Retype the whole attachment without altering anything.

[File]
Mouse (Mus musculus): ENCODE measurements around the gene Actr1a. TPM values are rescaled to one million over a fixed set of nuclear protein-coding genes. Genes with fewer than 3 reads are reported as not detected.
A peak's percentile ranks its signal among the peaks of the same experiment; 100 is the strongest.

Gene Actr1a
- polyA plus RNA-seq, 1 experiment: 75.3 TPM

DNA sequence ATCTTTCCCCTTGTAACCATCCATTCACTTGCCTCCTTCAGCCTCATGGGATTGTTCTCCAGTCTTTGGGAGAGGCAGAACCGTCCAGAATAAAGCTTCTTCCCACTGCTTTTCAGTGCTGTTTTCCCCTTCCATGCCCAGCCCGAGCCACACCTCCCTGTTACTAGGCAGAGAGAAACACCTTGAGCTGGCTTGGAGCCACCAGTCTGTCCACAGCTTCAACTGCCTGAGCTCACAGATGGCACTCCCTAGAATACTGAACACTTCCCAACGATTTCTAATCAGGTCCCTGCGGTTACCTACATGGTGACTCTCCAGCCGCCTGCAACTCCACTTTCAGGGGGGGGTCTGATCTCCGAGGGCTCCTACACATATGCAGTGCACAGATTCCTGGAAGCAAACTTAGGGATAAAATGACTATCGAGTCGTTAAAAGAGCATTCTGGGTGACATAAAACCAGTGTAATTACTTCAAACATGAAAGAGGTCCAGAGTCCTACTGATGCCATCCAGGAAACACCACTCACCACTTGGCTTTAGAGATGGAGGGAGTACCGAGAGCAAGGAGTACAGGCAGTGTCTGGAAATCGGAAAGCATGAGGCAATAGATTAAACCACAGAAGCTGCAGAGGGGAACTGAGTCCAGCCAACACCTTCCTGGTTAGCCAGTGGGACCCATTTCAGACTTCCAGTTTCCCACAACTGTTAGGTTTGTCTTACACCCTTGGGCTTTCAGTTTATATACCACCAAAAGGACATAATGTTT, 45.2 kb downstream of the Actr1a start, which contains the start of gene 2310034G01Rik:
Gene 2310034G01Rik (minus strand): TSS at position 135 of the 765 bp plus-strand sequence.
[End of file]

Mouse (Mus musculus): ENCODE measurements around the gene Actr1a. TPM values are rescaled to one million over a fixed set of nuclear protein-coding genes. Genes with fewer than 3 reads are reported as not detected.
A peak's percentile ranks its signal among the peaks of the same experiment; 100 is the strongest.

Gene Actr1a
- polyA plus RNA-seq, 1 experiment: 75.3 TPM

DNA sequence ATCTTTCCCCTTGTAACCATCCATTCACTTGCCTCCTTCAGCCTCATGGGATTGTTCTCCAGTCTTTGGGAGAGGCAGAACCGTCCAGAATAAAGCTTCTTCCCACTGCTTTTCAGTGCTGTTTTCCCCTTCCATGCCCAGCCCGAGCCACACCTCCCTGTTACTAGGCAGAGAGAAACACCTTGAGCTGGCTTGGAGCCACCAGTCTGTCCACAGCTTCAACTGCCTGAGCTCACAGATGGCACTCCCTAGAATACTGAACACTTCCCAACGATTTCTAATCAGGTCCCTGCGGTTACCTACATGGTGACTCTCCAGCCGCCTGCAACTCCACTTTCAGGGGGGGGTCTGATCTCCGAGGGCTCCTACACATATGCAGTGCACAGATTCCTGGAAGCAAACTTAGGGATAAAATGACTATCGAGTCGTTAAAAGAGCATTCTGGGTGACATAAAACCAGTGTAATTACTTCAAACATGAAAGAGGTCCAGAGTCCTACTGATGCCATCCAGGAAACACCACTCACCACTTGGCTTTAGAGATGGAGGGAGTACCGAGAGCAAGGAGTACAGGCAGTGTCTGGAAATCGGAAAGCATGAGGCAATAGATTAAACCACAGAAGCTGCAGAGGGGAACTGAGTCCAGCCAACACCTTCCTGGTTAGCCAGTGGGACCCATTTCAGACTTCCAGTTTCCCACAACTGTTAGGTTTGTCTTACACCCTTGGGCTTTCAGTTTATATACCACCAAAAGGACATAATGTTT, 45.2 kb downstream of the Actr1a start, which contains the start of gene 2310034G01Rik:
Gene 2310034G01Rik (minus strand): TSS at position 135 of the 765 bp plus-strand sequence.